If you search on the web for advice on the things you should do when choosing a mortgage, you’ll get a lot of information back. Some of it’s good, some of it not so good. But as important, if not more so, is what you should avoid doing. Here’s our guide to the mistakes you’d do well to avoid making. Don’t approach your hunt for a mortgage in the same way you would if you were buying a washing machine We know that sounds obvious, but you’d be surprised at the almost laissez-faire way a good many people approach the business of securing the finance to buy their home. Put simply, buying a home is a huge investment – and almost certainly the largest single purchase you’ll have made in your life at that point. It’s fine to buy a washing machine from Amazon or another online retailer. If it doesn’t work, you send it back. If you realise there was a better model you could have bought, it’s not a calamitous financial mistake to have to live with. Choose the wrong mortgage provider or product, however, and you could be paying for it – literally – for years. Don’t obsess about the interest rate We’ve said this before, but it’s worth repeating. If the only thing you’re looking at is the interest rate, then the chances are you’re missing a trick. Yes, how much you’re going to pay each month is important and so that means the rate is a factor in your decision – but it’s not the only factor. Is the rate fixed or variable? If it’s fixed, how long is it fixed for? Are there early exit fees? Is there an arrangement fee? Will you be able to overpay if you want to, and if so, by how much? Just as importantly, is the mortgage provider reputable and do you believe you’ll get good support and care during the lifetime of the loan? The days of personal 121 contact with an account manager may be over, but your relationship with your lender remains just as important today as it always did. Don’t chase lower rates at the expense of lender reputation Even if you do put a lot of store by the interest rates on offer from lenders, they don’t always tell the whole story. If you saw what looked like two very similar cars on offer from two different dealers, and one was significantly cheaper than the other, you might be tempted to buy the cheaper of the two. But it’s always worth taking pause for thought. There could be legitimate reasons for two apparently identical mortgages being offered at different rates of interest. It could be that one lender is squeezing as much margin out of the loan as possible to maximise profit. Equally, it might be that they’re a bigger, more well-established and reputable lender, with bigger overheads and a better overall service. Don’t take a mortgage from an unregulated lender If you do nothing else (and we hope you’ll do a lot more than this), don’t take a mortgage with an unregulated lender, because when things go wrong, you have no easy recourse to get them put right. Unregulated lenders aren’t subject to the same lending standards as regulated banks and building societies and don’t offer the same protection. Do your homework and ensure your lender is reputable and regulated by the Financial Conduct Authority. If you’re in any doubt at all, hit the pause button and reconsider. Use a professional mortgage broker If you only follow this final – and, we’d obviously argue, most important - rule, you’ll also avoid making the first four mistakes, too. A good, professional mortgage broker will also be regulated – giving you protection against bad advice – and will know the market inside out. They’ll know what deals are available, what products will best suit your circumstances (not just today, but in the longer term, based on your priorities and ambitions) and the lenders who can offer you the best options for buying your home. At Oportfolio, we’re mortgage experts regulated by FCA and with years of success behind us – so if you’re ready to take the next step in your property journey, we’re ready to help you. Want to know how other clients felt about working with Oportfolio? Watch Gus and Selena’s video story! To find out more about our friendly and professional mortgage service, fees and what we can do to help make sure you’re not paying over the odds for your mortgage, why not visit www.oportfolio.co.uk or give us a call on 020 7371 5063. Your property may be repossessed if you do not keep up repayments on your mortgage. Oportfolio Ltd fees are payable on application. We charge a broker fee for property purchases of £495 and a remortgage/further advance fee of £395. Our product transfer fee is £295.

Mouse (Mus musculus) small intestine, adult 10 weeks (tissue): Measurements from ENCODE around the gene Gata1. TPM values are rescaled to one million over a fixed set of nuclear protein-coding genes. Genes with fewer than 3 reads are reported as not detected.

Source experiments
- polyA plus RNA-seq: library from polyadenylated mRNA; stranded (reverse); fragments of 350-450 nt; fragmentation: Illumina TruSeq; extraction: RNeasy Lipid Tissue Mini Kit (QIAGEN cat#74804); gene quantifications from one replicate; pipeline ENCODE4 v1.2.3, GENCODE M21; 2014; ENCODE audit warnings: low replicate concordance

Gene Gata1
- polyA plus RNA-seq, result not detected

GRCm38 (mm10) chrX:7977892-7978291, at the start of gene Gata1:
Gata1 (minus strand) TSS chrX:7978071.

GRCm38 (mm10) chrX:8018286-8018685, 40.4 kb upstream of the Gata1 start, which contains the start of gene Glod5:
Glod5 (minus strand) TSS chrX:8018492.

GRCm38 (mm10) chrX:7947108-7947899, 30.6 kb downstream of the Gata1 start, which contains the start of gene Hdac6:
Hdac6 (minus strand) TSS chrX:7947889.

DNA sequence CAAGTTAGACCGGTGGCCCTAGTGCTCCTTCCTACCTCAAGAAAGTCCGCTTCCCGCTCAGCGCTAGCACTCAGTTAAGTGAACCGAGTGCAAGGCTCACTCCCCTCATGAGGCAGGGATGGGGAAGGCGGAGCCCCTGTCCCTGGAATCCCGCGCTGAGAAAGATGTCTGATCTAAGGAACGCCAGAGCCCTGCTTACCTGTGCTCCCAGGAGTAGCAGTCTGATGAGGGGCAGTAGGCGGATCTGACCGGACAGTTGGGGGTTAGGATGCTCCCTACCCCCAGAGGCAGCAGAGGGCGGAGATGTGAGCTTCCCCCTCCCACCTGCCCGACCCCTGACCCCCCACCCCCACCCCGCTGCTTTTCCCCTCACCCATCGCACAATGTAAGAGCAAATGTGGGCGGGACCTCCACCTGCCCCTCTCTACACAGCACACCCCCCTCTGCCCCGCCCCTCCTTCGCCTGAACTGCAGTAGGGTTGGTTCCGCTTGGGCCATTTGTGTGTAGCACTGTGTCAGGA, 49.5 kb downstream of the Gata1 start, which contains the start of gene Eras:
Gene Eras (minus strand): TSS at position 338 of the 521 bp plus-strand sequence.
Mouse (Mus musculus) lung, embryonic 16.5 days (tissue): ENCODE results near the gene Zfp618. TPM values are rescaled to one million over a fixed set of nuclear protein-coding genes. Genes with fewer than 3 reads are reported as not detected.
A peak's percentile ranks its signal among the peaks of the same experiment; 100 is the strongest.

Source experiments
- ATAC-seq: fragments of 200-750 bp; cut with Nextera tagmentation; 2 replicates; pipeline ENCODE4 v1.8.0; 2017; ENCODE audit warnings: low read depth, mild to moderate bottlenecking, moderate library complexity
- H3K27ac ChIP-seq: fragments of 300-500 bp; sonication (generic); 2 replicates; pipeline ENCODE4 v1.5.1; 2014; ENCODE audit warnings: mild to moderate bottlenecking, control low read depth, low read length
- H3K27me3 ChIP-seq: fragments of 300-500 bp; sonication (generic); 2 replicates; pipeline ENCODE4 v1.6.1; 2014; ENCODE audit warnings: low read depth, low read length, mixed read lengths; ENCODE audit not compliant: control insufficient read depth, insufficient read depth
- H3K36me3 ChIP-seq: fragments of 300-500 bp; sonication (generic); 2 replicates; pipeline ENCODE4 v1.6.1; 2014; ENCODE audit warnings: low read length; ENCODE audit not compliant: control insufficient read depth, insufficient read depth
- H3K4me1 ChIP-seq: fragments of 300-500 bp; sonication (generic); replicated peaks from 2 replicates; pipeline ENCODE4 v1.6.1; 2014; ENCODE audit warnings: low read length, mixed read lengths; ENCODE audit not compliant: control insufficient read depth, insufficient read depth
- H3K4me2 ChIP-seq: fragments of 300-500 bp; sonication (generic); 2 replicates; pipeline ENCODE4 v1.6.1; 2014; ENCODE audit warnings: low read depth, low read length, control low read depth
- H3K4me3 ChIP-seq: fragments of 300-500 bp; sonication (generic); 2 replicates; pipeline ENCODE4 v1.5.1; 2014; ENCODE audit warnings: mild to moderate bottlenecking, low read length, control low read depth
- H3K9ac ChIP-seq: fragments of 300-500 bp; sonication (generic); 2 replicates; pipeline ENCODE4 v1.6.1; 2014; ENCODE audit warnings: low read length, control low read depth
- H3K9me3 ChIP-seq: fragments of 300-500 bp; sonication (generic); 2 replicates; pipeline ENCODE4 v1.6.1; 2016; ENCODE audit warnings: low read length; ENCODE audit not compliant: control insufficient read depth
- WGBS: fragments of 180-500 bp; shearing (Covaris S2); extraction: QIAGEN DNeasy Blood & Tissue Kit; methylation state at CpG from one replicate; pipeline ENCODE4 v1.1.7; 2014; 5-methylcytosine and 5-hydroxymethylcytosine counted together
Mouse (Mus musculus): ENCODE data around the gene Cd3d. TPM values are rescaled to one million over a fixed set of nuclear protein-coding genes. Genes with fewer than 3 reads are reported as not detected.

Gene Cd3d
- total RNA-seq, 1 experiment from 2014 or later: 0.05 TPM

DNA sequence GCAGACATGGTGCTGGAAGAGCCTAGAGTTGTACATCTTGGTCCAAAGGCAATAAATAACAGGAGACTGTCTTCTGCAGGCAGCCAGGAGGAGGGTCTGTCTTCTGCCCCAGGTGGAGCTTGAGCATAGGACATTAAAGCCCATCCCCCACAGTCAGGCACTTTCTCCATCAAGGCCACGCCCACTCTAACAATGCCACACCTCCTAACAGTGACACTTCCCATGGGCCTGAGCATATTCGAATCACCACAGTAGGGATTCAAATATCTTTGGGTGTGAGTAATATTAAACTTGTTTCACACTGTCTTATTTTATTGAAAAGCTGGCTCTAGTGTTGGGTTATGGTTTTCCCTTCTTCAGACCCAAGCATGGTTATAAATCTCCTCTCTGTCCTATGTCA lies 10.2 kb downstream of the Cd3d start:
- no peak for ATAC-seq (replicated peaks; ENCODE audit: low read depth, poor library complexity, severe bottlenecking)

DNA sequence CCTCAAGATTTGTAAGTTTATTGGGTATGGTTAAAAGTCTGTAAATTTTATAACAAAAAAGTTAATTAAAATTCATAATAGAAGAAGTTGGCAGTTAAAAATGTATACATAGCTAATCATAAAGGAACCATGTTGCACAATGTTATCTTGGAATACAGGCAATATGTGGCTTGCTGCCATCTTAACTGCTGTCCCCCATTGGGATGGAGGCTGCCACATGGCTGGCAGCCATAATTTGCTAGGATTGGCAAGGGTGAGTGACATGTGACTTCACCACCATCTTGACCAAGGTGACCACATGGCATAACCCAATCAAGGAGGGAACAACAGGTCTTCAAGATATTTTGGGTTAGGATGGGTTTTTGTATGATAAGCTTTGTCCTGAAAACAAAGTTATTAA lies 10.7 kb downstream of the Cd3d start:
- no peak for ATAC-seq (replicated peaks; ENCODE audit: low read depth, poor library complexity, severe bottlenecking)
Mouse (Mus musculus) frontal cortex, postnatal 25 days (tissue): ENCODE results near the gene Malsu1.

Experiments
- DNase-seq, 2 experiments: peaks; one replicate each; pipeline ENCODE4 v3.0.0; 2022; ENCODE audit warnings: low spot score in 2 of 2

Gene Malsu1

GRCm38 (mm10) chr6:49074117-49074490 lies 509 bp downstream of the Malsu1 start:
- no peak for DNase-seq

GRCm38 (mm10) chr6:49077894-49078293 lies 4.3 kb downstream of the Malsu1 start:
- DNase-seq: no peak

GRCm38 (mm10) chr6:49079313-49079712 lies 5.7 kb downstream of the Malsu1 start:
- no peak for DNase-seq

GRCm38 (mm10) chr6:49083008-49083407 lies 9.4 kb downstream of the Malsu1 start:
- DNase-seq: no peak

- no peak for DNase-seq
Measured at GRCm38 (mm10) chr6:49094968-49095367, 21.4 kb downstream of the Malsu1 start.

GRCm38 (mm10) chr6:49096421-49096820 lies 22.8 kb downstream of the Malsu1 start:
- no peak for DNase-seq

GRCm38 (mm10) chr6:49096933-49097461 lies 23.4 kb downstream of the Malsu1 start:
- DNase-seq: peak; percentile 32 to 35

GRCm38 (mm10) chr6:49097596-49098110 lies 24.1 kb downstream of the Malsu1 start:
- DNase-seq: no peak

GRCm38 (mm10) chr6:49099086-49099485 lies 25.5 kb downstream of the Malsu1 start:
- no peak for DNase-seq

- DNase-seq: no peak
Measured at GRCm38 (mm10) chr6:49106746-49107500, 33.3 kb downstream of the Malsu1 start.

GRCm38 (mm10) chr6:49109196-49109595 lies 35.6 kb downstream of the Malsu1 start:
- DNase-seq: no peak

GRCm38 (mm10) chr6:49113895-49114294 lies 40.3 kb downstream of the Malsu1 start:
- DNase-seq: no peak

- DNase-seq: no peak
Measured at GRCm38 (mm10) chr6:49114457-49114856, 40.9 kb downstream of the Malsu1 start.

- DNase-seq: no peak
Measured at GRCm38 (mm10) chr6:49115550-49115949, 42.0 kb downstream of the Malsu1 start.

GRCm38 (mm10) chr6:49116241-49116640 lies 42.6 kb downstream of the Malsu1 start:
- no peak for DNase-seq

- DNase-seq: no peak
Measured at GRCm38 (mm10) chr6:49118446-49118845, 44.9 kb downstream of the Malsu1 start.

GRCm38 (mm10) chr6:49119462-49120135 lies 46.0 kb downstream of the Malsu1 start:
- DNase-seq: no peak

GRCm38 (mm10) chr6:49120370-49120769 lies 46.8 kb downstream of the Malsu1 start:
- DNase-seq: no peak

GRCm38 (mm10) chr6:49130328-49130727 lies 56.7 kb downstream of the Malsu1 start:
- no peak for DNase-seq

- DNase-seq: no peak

It’s always lovely when the values you promote as a business are recognised publicly, so there was open delight at Oportfolio when the company’s founder, Oliver Whitehead, was named Best Overall Adviser at the recent Primis awards ceremony. It was Oliver’s third year of success at the awards, which recognise and celebrate the best UK mortgage and protection advisers and are organised by Primis – one of the biggest networks of financial services brokerages in the UK. His award this year saw him retain the Overall Adviser award he won in 2018, a year after being named Top Mortgage Adviser in 2017. The accolade serves as a ringing endorsement for the very simple principle that underpins Oliver’s approach to Oportfolio, a business he started 11 years ago following a decade in financial services, running his own mortgage brokerage and as a Director at Alexander Hall. Oliver said: “Ultimately what we strive to do is look after people in the same way we would want to be looked after ourselves. It’s that ethos of wanting to help people and to go the extra mile in doing it.” In the end, this month’s award is ongoing reward for a seed which was planted back in 1998 when Oportfolio first opened its doors and welcomed its first client – that the values and ethics that the company is built on should run through the veins of everyone who has ever worked there or will ever work there. Building a company in your own image is no easy feat and, as Oliver himself observes, providing high quality service has become something of a dying art for many companies. But by doing things the right way from the start, the process has got easier as the business has grown and its client base has increased. There’s also the fact that Oliver insists that the first contact the company has with a potential client is as good as the last contact. He makes a point of responding personally and immediately, wherever possible, to an initial query. You might think that’s obvious, yet this proactive approach isn’t as common as you might imagine. What that translates into in most cases is a sense in the person on the other end of the phone that they’re being looked after and are in safe hands. “I know that when people get in touch with us, what they’re really looking for is reassurance. They simply want some love and to know that the people they’re talking to not only know how to help them, but actively want to help them. “In the end, that’s what my business has always been about – the desire to help people and to do that in the right way.” Oliver concedes that his own determination and commitment to deliver a consistently superior level of service is partly behind not just the awards success, but also Oportfolio’s continued growth and high client retention rates. “That has to be a part of it, yes,” he admits. “although you can never completely replicate yourself in other people. “But experience and knowledge also plays a big part. The whole team here is completely aware of the process that lies behind applying for a mortgage. We know it can be an anxious or worrying time – but our job is to take that worry away, to reassure them that with our help it wont be as stressful as it may seem to them.” Knowing the market inside out and understanding which banks will be prepared to lend what amount under what circumstances is a big part of being a successful brokerage, of course. But it’s where circumstances aren’t straightforward that is where Oliver expects Oportfolio to earn its stripes. “That’s where the hard work is done,” he says. “In finding solutions to the problems we come across so that the people we’re helping still achieve what they set out to achieve.” All of which means that the awards that currently sit on Oportfolio’s shelves are much appreciated by Oliver and his team – but are really symbols of the hard work done in the past, and a reminder that the same level of commitment to the great service is required today, tomorrow and beyond. To find out more about our friendly and professional mortgage service, fees and what we can do to help make sure you’re not paying over the odds for your mortgage, why not visit www.oportfolio.co.uk or give us a call on 020 7371 5063. Your property may be repossessed if you do not keep up repayments on your mortgage. Oportfolio Ltd fees are payable on application. We charge a broker fee for property purchases of £495 and a remortgage/further advance fee of £395. Our product transfer fee is £295.